Animal Assisted Therapy (AAT) is defined as a type of therapy that involves animals as part of an individual’s treatment program. The goal of Animal Assisted Therapy is to improve a person’s:
- social functioning
- emotional well-being
- cognitive functioning
- mental functioning
- physical functioning
Social Benefits: Animals can help us understand our social interactions at a safer level. Often when we are faced with an animal who won’t judge us and who will be quick to forgive we let many of our naturally held beliefs and behavior patterns come to the surface. We can see where our cultural and family beliefs have been established and how they can impact the way we interact in relationships. Working with animals also allows us to be in relationship while processing through the deeply held beliefs we are wanting to change.
Emotional Benefits: Animals allow us an opportunity to truly experience and feel our emotions while being supported by a loving being that does not judge. Animals can help us dig deep to find the emotions that we have not allowed people to see due to the wounds created by people. Animals can help create a safe and trusting environment that can decrease anxiety about counseling and allow people to show up authentically and openly.
Cognitive Benefits: Animals can help us stay present on a cognitive level. They allow us to logically see reactions and see how a being that doesn’t judge reacts to different emotional reactions. When working animals to help us with our major goals we can create ways to follow progressions or sequences, put an effective plan together to help the animal, understanding self-care, caring for others, and understanding empathy from a non-judgmental place.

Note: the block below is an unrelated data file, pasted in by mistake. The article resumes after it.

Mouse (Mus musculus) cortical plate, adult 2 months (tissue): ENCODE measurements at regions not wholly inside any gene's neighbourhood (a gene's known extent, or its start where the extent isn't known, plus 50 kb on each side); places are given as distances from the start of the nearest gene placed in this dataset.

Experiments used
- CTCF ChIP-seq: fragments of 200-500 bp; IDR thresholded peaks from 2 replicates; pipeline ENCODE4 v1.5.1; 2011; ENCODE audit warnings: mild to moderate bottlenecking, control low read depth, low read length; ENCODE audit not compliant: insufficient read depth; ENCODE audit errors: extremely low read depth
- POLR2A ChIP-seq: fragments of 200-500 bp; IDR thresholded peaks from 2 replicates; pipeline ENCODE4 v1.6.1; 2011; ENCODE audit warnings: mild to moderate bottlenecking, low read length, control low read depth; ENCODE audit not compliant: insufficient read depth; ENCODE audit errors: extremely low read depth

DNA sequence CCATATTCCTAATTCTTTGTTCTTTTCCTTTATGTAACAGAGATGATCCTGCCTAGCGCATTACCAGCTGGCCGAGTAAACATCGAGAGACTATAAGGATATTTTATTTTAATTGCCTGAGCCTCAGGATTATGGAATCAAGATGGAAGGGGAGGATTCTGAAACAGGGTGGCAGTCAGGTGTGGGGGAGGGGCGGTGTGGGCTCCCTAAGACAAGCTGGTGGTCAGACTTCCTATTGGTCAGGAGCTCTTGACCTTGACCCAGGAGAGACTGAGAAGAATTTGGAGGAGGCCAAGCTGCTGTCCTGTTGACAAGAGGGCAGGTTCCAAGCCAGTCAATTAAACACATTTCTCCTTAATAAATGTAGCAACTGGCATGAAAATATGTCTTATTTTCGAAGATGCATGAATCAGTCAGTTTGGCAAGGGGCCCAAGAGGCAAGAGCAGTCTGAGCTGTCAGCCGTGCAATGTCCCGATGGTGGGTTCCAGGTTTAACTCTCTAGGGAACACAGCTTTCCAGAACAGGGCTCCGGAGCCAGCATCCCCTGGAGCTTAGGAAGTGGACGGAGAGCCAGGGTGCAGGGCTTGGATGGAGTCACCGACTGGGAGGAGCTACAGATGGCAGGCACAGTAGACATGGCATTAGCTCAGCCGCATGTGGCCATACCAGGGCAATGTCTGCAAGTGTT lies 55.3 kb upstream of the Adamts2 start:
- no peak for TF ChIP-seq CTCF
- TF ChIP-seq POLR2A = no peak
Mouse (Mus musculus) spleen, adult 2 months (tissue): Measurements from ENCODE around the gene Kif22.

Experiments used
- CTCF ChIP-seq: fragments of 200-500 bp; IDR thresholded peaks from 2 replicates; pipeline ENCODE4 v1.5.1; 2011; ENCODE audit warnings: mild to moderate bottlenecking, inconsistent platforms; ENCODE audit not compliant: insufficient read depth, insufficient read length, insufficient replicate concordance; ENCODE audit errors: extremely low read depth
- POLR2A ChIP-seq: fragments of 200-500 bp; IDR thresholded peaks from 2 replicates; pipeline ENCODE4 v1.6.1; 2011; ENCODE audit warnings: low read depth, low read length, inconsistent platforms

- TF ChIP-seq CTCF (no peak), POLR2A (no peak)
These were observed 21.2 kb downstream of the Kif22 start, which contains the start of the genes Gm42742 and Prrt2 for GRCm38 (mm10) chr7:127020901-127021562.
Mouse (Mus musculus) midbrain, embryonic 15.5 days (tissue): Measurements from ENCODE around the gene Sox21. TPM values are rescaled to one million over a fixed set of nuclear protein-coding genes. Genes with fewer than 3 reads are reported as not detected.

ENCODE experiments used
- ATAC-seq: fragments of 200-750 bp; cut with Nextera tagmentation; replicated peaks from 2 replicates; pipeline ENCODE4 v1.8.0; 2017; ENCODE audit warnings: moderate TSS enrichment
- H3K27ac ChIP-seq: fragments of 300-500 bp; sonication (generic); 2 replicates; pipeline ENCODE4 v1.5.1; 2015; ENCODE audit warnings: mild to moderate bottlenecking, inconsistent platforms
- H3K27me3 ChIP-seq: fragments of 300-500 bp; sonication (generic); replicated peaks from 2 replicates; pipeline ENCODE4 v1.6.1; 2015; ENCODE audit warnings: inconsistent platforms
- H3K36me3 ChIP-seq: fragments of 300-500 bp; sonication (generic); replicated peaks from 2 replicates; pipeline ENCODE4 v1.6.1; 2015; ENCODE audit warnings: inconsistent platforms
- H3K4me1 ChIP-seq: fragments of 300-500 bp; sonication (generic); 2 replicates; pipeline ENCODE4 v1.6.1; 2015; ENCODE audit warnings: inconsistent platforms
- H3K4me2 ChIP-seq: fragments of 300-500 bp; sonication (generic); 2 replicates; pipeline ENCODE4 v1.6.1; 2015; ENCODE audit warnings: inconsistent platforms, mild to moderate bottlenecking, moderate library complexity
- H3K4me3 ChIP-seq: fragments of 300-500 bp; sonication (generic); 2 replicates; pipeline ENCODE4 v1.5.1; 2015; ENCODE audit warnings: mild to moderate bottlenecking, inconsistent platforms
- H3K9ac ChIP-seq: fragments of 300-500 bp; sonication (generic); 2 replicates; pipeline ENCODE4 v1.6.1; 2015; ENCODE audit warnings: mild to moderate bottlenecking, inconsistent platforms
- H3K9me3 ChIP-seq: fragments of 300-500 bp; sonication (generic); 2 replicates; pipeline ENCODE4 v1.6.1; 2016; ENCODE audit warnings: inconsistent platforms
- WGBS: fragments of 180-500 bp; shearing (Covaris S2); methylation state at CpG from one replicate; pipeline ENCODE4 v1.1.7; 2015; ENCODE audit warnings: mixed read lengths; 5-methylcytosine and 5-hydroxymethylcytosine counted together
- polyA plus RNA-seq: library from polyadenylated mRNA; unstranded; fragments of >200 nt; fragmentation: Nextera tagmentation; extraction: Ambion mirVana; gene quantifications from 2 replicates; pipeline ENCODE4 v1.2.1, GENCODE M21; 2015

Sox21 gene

Mental Benefits: Working with animals can help gives us skills of confidence, assertiveness, and follow through. These skills can be accomplished through a myriad of techniques and tasks while working with the animal in a therapeutic process. There is also a biological component at work with interacting with a live animal. Oxytocin is a chemical in the brain that is correlated with bonding and safety, and when petting an animal our body’s production of oxytocin increases during that time.
Physical Benefits: In traditional talk therapy, many times we stay stagnant and don’t move much while processing. What studies have shown is that when we process through emotionally difficult circumstances our body needs to move so that information doesn’t get stuck. Animal-Assisted Therapy has the ability to keep the body in movement while we process. AAT also has been proven to have impact on the way the brain functions and the body functions while in the presence of a trusted animal. When working with people who have motor impaired functioning animal-assisted therapy can help with mobility, movement, and coordination.
Animal Assisted Therapy can be used within a psychotherapy setting, and henceforth it is less commonly known as Animal Assisted Psychotherapy. For matter of terms, I will use Animal Assisted Therapy (AAT). AAT is a tool that is used in conjunction with other theoretical approaches. Every counselor will tailor their approach in animal-assisted within their unique theoretical orientation. In my approach to working with animals, I believe the animals has every bit a voice in the session as humans do. The animal is never “used” in session but worked with in a voluntary manner. I often help people work through building confidence, setting boundaries, practicing assertiveness, calming their emotions, building trust, building a healthy relationship, among other things while working with animals.